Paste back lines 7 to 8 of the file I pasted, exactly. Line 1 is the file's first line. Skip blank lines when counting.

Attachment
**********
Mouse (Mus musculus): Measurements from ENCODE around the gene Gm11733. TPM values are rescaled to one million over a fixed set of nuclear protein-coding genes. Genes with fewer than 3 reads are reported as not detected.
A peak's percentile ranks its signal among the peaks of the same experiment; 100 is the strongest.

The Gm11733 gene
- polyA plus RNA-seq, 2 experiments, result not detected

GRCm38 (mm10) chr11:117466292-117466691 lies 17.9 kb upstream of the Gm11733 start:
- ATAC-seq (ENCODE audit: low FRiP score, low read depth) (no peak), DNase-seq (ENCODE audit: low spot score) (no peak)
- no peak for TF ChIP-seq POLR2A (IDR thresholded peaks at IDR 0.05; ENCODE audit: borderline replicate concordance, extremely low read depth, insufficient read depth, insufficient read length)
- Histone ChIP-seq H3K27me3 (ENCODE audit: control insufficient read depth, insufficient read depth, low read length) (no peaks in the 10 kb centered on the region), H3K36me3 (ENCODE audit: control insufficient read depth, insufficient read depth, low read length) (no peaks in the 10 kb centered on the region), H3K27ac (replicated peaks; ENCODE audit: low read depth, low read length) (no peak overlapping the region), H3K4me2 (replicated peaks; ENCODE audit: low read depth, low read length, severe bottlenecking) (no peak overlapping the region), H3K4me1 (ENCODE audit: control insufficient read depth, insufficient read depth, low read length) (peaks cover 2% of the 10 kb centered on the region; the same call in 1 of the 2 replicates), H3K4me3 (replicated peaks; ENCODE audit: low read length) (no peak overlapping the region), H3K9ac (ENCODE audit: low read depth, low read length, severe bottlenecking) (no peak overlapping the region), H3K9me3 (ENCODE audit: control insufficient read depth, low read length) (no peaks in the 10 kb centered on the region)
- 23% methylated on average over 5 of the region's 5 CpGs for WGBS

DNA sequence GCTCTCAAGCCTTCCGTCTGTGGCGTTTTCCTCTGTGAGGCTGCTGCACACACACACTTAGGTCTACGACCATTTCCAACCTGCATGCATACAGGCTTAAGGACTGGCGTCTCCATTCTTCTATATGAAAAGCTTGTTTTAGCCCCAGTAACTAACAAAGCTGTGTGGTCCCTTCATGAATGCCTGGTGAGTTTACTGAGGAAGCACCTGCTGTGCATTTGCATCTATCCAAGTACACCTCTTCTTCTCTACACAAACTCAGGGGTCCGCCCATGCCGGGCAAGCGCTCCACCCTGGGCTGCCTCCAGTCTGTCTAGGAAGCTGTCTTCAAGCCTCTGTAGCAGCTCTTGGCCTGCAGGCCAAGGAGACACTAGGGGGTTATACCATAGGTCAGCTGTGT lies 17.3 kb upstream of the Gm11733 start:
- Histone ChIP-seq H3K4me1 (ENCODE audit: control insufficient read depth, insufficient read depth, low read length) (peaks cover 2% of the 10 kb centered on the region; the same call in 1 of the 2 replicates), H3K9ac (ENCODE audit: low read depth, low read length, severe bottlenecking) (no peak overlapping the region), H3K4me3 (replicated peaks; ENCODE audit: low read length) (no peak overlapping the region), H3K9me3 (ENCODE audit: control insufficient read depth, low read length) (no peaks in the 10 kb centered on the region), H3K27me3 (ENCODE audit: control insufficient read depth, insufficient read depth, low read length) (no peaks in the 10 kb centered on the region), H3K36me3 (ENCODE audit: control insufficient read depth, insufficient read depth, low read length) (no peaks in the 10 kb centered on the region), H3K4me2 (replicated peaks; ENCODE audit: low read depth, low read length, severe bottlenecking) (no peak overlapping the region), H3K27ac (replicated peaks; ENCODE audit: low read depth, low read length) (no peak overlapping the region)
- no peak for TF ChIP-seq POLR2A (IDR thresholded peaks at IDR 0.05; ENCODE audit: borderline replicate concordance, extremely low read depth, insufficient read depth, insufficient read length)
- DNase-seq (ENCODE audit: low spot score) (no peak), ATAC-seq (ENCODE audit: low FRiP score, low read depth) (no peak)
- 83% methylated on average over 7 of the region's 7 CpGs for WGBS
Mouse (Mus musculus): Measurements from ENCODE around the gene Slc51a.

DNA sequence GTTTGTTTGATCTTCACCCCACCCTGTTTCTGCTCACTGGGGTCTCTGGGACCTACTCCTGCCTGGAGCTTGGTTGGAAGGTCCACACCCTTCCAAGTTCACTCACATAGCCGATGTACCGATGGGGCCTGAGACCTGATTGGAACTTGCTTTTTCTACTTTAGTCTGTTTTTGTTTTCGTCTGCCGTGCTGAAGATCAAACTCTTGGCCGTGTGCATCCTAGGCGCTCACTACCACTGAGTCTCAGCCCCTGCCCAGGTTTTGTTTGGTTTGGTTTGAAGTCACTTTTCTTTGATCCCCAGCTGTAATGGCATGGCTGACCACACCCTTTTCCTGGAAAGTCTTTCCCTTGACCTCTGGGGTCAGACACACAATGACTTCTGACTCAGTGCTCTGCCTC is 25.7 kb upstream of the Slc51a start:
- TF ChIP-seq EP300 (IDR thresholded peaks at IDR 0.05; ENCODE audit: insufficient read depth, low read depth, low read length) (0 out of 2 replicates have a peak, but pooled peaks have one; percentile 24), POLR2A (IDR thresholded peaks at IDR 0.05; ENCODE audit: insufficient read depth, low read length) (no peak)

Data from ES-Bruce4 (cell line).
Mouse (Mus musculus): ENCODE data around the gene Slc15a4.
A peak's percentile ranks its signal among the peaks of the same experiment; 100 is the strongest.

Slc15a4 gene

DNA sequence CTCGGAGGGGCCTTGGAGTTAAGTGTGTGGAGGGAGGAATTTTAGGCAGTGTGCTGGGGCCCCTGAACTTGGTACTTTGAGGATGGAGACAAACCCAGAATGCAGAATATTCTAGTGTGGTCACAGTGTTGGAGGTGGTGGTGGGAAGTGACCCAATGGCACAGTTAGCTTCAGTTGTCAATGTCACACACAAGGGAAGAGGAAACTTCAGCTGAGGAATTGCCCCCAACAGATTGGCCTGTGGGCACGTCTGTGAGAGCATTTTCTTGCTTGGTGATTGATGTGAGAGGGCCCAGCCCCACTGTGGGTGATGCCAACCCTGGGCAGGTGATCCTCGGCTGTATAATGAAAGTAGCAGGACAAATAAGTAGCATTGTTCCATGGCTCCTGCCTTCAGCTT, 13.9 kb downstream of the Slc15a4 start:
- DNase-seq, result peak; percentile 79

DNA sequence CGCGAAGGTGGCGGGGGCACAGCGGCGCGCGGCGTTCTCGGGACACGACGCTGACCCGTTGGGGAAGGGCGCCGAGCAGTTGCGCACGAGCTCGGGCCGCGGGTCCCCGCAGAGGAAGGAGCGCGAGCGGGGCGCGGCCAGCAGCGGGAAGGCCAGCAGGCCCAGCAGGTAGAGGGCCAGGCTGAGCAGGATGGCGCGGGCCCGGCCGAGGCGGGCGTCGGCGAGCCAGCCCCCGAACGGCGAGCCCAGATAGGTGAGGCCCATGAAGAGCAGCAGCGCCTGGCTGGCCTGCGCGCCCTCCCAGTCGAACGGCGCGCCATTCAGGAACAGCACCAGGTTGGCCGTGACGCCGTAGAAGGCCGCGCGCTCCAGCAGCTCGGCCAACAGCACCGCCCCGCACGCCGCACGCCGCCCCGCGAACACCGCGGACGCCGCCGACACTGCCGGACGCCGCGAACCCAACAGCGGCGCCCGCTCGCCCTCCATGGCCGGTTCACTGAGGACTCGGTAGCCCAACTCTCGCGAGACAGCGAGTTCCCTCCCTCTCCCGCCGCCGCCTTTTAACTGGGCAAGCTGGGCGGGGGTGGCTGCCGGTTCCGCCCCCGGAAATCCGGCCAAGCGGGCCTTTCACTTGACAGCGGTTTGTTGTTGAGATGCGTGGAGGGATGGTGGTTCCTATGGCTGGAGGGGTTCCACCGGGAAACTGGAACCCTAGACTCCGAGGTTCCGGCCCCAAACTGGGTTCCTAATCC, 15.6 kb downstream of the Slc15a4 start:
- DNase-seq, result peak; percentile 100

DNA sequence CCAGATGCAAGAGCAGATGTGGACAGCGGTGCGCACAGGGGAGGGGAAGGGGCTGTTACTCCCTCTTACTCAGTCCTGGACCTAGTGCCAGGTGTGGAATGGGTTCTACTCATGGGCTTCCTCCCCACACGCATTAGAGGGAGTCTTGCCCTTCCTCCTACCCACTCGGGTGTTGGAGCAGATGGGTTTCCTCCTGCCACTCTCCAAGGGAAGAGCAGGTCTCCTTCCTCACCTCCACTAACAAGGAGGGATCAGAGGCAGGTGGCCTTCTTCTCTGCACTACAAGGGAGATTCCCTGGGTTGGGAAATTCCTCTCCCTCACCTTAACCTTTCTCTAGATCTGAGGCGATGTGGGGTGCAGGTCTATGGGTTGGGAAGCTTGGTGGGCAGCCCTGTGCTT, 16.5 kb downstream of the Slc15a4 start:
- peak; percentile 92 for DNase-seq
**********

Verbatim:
- no peak for TF ChIP-seq POLR2A (IDR thresholded peaks at IDR 0.05; ENCODE audit: borderline replicate concordance, extremely low read depth, insufficient read depth, insufficient read length)
- Histone ChIP-seq H3K27me3 (ENCODE audit: control insufficient read depth, insufficient read depth, low read length) (no peaks in the 10 kb centered on the region), H3K36me3 (ENCODE audit: control insufficient read depth, insufficient read depth, low read length) (no peaks in the 10 kb centered on the region), H3K27ac (replicated peaks; ENCODE audit: low read depth, low read length) (no peak overlapping the region), H3K4me2 (replicated peaks; ENCODE audit: low read depth, low read length, severe bottlenecking) (no peak overlapping the region), H3K4me1 (ENCODE audit: control insufficient read depth, insufficient read depth, low read length) (peaks cover 2% of the 10 kb centered on the region; the same call in 1 of the 2 replicates), H3K4me3 (replicated peaks; ENCODE audit: low read length) (no peak overlapping the region), H3K9ac (ENCODE audit: low read depth, low read length, severe bottlenecking) (no peak overlapping the region), H3K9me3 (ENCODE audit: control insufficient read depth, low read length) (no peaks in the 10 kb centered on the region)